How to Get Google to Show Un-Personalised Results
Here’s a really simple trick that a lot of people don’t know.
Did you realise that the results you see in Google are most likely different to the results someone else sees?
Even if they’re putting in the same URL, even if they’re in the same country, city, or office as you!
If you’re looking at the Google search results, to see where your own pages are ranking, or to look at your competitors, you are most likely seeing personalised results.
The search engines are doing everything they can to show the best results. Now that general sorting algorithms are getting very good across the board, the next big area is personalisation.
So Google will rearrange the results for each person, based on all kinds of criteria it knows about you: what it thinks you like, where you are in the world, maybe even what your friends like.
How does Google know what you like? Well, in theory, if you use Chrome, it knows what you’re looking at. If you use GMail, it knows what your emails are about. And if you’re on Google Plus, it knows what you’ve plus-oned.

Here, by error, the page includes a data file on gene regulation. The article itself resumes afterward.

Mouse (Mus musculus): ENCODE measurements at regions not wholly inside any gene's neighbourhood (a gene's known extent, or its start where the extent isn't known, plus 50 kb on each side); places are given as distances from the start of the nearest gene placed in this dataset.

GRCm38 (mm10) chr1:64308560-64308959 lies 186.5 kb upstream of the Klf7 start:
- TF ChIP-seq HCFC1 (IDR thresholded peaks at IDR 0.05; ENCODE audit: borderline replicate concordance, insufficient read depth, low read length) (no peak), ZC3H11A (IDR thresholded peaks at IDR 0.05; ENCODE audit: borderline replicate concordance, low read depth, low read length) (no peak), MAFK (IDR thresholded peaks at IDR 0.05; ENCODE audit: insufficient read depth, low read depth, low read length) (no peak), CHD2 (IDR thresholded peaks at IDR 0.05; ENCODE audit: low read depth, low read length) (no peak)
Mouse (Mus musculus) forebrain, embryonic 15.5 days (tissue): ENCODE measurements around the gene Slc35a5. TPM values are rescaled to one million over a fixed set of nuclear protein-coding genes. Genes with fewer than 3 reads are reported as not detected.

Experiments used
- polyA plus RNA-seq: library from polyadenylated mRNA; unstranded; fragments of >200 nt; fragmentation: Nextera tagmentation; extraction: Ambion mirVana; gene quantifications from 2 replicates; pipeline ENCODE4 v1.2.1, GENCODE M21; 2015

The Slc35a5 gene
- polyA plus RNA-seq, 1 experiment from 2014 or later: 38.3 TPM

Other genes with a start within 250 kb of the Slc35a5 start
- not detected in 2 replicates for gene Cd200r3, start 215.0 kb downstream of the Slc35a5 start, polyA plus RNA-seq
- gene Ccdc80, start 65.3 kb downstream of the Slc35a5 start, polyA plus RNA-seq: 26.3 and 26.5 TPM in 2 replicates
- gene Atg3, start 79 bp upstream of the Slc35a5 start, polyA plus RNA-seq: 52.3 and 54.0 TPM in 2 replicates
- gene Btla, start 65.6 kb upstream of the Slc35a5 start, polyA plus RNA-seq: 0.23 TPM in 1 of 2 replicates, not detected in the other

GMail users, just look at the advertisements GMail shows you. Notice how they’re related to what’s in your inbox?
Here’s what Google says.
Google helps you find personal results that are relevant to you. With a single Google search, you can see regular search results, along with all sorts of results that are tailored to you — pages shared with you by your friends, Google+ posts from people you know, and content that’s only visible to you (like private photos from Google+ and Picasa albums). Personal results are part of Search plus Your World , Google’s search experience that blends personal results with universal results, and helps you connect with people you care about.
Big brother? No, I don’t think so… if it’s done only for your benefit.
But if you’re doing something SEO-related, you don’t want personalised results, you want to see the generic results.
How to Switch Off Personal Web Search
It’s simple. Just add &pws=0 to the end of the URL in any Google search results. See this example.
It tells Google, “Personal Web Search = OFF”, and you’ll see the same as… well, almost nobody who’s signed in to Google. But it will be the stripped-down, back-to-basics results.